Mushrooms Can’t Play tennis

Devil’s fingers

 

Maybe mushrooms can’t play tennis, but according to a mushroom researcher1 that’s about all they can’t do. In fact, the fun guy on the left moves like an octopus. The devil’s-fingers mushroom lives mostly underground, but when it’s time to reproduce it looks like it’s being born from an egg. It’s tentacles reach out and produce a putrid slime, which flies love. My guess is the slime feeds their spores.

Of course, there are many things mushrooms can’t do, but the researcher obviously knows how much they can. One of the most intriguing things they are capable of is growing their own antibiotics. Inject certain mushrooms with  bacteria, and they will produce antibodies, which  their “sweat” exudes and can be collected for human use. So, if you have a disease from bacteria, which is resistant to existing antibacterial medications, your little mushroom can serve as your personal pharmacy.

Another unlikely use is as building material. Many mushrooms fall apart in my hands so it surprised me that they could be made into strong, light furniture or bricks. In addition people are working on how they can be used in cleaning products, textiles, biofuels, biodegradable packaging—take a breath it goes on—insulation, wall tiles, particleboard, a styrofoam substitute, and more. Seems like a new area of research.
My last post made me hungry for the mushroom soup soup I had in Prague. From googling I think it was made from wild morels. There are evidently around 1.5 million different kinds of mushrooms with 10,000 known edible ones. Who knew from our grocery store offerings?  I  found  wood-ear and oyster mushrooms in an Asian market and mixed them. It turned out yummy.

Doll’s eyes-poisonous

 

I’ll end my internet mushroom hunting with another weird one. I love the names the biologists come up with. At one time I thought only physicists had amusing names for their discoveries.

 

 

PS: Of the mushrooms in my last post, the ones which are edible are:  turkey tail,  stinkhorns in their egg stage, veiled lady, some brain mushrooms, indigo milkcaps, amethyst receivers (but can absorb arsenic from soil), and lion’s mane. Some are unknown, and some smell so bad it doesn’t matter as no one wants to eat them. I came across a recommendation not to trust apps for identifying edibles in the wild. I don’t need to be told twice.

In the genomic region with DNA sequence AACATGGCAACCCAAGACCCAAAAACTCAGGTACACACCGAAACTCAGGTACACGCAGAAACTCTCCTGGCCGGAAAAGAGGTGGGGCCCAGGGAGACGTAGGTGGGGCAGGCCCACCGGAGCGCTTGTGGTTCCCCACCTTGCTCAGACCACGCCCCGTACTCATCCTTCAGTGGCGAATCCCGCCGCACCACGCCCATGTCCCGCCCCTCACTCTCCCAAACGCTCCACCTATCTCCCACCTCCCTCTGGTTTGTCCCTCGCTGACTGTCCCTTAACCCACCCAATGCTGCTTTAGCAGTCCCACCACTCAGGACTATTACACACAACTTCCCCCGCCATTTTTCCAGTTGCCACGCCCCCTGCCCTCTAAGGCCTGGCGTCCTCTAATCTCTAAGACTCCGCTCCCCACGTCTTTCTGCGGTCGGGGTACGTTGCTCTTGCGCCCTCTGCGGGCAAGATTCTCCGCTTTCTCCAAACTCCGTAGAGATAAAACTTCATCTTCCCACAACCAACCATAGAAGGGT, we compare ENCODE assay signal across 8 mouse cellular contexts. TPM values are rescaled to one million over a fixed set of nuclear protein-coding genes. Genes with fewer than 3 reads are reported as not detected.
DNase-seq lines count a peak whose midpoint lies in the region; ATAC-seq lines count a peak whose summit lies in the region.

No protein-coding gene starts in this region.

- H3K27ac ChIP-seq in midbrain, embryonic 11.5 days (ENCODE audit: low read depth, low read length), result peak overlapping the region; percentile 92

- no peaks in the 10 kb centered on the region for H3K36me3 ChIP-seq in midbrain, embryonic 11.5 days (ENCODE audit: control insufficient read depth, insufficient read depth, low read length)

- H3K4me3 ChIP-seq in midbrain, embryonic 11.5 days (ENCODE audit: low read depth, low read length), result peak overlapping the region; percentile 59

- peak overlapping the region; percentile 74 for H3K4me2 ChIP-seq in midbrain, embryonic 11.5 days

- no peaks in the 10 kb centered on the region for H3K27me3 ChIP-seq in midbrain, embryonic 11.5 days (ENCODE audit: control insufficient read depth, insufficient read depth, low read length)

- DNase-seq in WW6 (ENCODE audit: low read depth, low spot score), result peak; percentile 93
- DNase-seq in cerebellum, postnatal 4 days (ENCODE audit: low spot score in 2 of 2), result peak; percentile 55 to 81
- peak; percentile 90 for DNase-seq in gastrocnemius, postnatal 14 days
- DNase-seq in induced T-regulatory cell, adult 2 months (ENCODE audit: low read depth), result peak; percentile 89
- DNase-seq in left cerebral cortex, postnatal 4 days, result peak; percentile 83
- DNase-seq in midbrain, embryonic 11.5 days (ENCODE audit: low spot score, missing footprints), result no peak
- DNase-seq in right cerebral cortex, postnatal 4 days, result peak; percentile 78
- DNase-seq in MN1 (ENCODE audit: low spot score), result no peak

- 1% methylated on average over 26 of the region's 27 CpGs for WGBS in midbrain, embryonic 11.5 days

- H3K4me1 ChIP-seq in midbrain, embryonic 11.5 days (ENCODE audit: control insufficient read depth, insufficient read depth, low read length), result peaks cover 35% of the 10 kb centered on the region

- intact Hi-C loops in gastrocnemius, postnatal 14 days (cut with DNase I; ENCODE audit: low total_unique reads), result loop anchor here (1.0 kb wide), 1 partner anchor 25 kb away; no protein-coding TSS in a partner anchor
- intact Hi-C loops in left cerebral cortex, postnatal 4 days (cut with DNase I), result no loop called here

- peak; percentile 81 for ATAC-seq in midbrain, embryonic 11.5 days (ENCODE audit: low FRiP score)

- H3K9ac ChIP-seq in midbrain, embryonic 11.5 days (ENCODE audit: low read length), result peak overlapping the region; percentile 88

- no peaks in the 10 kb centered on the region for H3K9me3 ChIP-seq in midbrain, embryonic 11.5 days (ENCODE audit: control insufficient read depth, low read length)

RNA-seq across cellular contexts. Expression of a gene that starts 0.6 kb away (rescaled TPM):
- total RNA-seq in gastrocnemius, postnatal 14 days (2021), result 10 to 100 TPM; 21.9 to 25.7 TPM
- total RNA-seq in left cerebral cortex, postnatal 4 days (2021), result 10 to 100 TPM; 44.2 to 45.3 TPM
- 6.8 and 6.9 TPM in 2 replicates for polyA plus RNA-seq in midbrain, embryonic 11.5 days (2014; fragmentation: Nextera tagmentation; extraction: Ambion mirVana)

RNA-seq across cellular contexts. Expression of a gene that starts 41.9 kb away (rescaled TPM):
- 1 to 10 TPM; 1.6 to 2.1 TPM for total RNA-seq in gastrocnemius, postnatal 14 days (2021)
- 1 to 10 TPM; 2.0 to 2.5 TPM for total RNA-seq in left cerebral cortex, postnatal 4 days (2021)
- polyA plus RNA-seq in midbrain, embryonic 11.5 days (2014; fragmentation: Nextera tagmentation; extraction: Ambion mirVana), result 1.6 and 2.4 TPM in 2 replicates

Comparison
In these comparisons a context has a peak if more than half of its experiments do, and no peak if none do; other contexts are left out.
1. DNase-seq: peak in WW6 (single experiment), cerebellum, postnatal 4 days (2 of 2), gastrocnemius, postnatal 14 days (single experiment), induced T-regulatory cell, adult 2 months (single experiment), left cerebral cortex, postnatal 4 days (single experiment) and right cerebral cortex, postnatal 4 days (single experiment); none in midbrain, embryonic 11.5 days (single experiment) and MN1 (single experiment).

1. Tradd Cotter, mushroom researcher and cultivator for a company called Mushroom Mountain

Source:National Geographic

Use Mushrooms as an Escape

Fly Agaric in cap stage

Well, there are many mushrooms that can make you escape permanently, and those that can give you a fun-guy high, but I’m speaking about an escape into their wonderland of existence. I’m one of those who thought those bright-red, white-polka-dotted mushrooms that elves sat under in fairy tale books were figments of someone’s wonderful imagination. Then hiking in the woods near Sea Ranch not so many years ago, I encountered a real one. I was so fascinated that my husband had to drag me away from it lest I touch it and transfer the poison to my picnic sandwich.

Fly Agaric in flattened stage

A recent NYTimes article about the fly agaric reminded me of that day. Evidently, it’s a good year for mushrooms. The article confirmed what our guide on a cruise on the Danube through Eastern Europe told us on the night we ate a marvelous mushroom soup. Mushroom hunting near Praha (Prague) is a favorite pastime. It’s relaxing and brings in income. Her grandfather showed our guide how to hunt for safe mushrooms although he liked to say, “All mushrooms are edible, but some only once.”